Every office has a token that reminds you of where you are. The off-white colored walls, a dried coffee ring mark on a desk, a coworker’s shy smile or even the the weekly fantasy football talk every Monday morning; these moments matter.
But the coronavirus pandemic was a curveball that no one saw coming. It continues to shelter workers inside their homes, robbing people of the little daily routines that have been established in order to get in the right frame of mind.
Workers have adjusted at home, but distractions still exist. While productivity from home as been up since the start of the pandemic, juggling at-home chores such as childcare can be troubling. Experts warn that the work-from-home model isn’t a for productivity, despite companies forgoing offices and moving operations full-time remotely.
Nicholas Bloom, an economic professor at Stanford University, called remote working a “productivity disaster” due to the distractions of home and said that there will be an innovation layoff due to the decreased chances of collaboration.
“A collapse in office-time will also lead to a slump in innovation,” he said. “…the inventions we’re losing today could show up as fewer new products in 2021 and beyond, lowering long-run growth.”
There are little hacks that you can do remotely to make your home feel more like an office. Designating a room to strictly work-use is an excellent way to remain focused (if you have the space). Adding color through paint or objects can enhance mood and even help productivity.
Another home item to consider: candles.
Scent plays a huge role in both our wellbeing and productivity, according to research. Studies have shown that different smells can effectively be used as aromatherapy, which uses natural elements in helping promote health and wellbeing. One study found that certain scents — like lavender — can help prevent decreased performance when fatigue kicks in, which means when you’re feeling a lull during the day and need an extra jolt from something other than caffeine, a potential remedy could come through candles.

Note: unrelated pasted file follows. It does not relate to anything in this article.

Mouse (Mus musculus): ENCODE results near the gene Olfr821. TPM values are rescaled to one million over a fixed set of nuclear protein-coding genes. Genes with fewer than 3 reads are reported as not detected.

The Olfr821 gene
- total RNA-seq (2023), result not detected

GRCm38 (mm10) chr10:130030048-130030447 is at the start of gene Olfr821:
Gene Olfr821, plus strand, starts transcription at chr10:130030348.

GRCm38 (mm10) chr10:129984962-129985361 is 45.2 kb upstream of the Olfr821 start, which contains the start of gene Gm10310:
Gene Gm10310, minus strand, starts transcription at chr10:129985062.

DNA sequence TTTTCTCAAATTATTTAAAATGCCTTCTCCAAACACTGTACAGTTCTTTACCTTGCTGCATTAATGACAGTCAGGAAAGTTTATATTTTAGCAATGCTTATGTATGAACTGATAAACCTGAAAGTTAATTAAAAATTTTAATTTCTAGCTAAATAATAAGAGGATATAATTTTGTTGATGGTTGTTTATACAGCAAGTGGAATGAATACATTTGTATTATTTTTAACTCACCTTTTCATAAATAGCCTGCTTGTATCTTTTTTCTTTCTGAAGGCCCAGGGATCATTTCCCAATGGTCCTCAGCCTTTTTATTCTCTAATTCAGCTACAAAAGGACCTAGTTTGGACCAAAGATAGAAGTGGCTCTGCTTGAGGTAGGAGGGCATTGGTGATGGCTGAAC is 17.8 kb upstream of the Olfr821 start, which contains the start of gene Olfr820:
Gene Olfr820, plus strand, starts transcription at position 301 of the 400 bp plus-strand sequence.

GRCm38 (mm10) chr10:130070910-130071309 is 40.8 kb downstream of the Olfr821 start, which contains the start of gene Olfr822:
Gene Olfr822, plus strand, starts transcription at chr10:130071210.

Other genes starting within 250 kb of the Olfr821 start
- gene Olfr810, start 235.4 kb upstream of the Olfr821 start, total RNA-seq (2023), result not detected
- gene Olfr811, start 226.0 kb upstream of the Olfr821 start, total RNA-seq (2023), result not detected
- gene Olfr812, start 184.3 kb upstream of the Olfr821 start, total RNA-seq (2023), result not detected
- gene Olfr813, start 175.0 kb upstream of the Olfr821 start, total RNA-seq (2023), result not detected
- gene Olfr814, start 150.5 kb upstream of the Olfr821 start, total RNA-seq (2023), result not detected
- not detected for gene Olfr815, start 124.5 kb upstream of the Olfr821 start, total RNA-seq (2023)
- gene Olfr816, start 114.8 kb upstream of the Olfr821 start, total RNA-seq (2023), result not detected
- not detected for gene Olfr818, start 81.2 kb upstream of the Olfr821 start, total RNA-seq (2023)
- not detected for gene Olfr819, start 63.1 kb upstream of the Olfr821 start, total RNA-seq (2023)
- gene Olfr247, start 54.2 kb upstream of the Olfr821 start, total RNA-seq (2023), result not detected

Abigail Cook Stone, co-founder and CEO of Otherland, transitioned from art buyer to candle maker by infusing pieces of the world (art, design, and fragrance) into home via a candle. She told Ladders that she’s an advocate for candle use during the pandemic, especially during work hours, which stems from her time at Columbia University, where she used candles to help hone in during study sessions.
“Candles are my favorite desk-side companion,” Cook Stone said recently. “The ritual of striking a match and lighting the flame creates focus and intention as you kick off your productivity session, coupled with a lovely reward of a beautiful scent and candlelight glow as you work. Creating this small but meaningful ritual for yourself can create focus and help to elevate your home office (or dining table) into the ideal working environment, as well as serving as a cue to others at home that you’re in a work flow.”
Homesick, a fragrance brand that aims to make people feel closer to people and places, offer candles that focus on different destinations like New York City or places such as a “Beach Cottage,” which oozes bergamot and sea air to let you drift to a beach far away from your cramped apartment. It shouldn’t be surprising that Homesick’s candle — Hawaii — is its most popular fragrance during the pandemic, according to Lauren Lamagna, the company’s director of product development and merchandising.
“As people have navigated the challenges that come with merging home and office, and oftentimes a playroom and virtual classroom for their kids on top of it all, these fragrances that evoke the feeling of relaxing on a warm sandy beach or celebrating with friends provide a sense of escape,” Lamagna said.
“Whether it’s taking five minutes away from your inbox to light a candle and take a moment to yourself, or using fragrance to create a more relaxed ambiance throughout the workday, we’ve found these fragrances have resonated particularly well with our customers during this time.”
Ladders tested a few candles to see the benefits for ourselves. Here’s a primer on how to get the most with candles for your at-home work situation.
Time and place
Figuring out when and where to light a candle can be tricky. As a novice candle person, it can be tempting to just let the candle burn throughout the workday but you’d literally be burning through money and not receive the actual benefits of what a foreign scent can bring to your home.